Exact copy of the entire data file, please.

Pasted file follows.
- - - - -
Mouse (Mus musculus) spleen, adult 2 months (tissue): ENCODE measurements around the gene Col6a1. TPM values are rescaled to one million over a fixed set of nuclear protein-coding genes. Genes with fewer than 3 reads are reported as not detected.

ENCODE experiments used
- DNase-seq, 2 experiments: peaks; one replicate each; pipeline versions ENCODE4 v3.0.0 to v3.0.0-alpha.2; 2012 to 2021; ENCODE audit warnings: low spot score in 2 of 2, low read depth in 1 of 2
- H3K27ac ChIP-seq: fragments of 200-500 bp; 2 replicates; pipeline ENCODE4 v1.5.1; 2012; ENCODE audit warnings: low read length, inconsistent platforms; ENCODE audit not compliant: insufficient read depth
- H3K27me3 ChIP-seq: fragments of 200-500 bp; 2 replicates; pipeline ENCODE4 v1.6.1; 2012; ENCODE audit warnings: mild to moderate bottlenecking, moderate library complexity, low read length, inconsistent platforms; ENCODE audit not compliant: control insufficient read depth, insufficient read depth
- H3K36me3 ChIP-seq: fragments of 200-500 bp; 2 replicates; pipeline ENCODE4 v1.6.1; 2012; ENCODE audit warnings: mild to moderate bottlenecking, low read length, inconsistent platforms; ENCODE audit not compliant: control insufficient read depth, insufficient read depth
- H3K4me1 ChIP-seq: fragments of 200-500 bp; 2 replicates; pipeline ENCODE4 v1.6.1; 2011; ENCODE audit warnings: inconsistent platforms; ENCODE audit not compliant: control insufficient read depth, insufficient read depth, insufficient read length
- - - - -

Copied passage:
Mouse (Mus musculus) spleen, adult 2 months (tissue): ENCODE measurements around the gene Col6a1. TPM values are rescaled to one million over a fixed set of nuclear protein-coding genes. Genes with fewer than 3 reads are reported as not detected.

ENCODE experiments used
- DNase-seq, 2 experiments: peaks; one replicate each; pipeline versions ENCODE4 v3.0.0 to v3.0.0-alpha.2; 2012 to 2021; ENCODE audit warnings: low spot score in 2 of 2, low read depth in 1 of 2
- H3K27ac ChIP-seq: fragments of 200-500 bp; 2 replicates; pipeline ENCODE4 v1.5.1; 2012; ENCODE audit warnings: low read length, inconsistent platforms; ENCODE audit not compliant: insufficient read depth
- H3K27me3 ChIP-seq: fragments of 200-500 bp; 2 replicates; pipeline ENCODE4 v1.6.1; 2012; ENCODE audit warnings: mild to moderate bottlenecking, moderate library complexity, low read length, inconsistent platforms; ENCODE audit not compliant: control insufficient read depth, insufficient read depth
- H3K36me3 ChIP-seq: fragments of 200-500 bp; 2 replicates; pipeline ENCODE4 v1.6.1; 2012; ENCODE audit warnings: mild to moderate bottlenecking, low read length, inconsistent platforms; ENCODE audit not compliant: control insufficient read depth, insufficient read depth
- H3K4me1 ChIP-seq: fragments of 200-500 bp; 2 replicates; pipeline ENCODE4 v1.6.1; 2011; ENCODE audit warnings: inconsistent platforms; ENCODE audit not compliant: control insufficient read depth, insufficient read depth, insufficient read length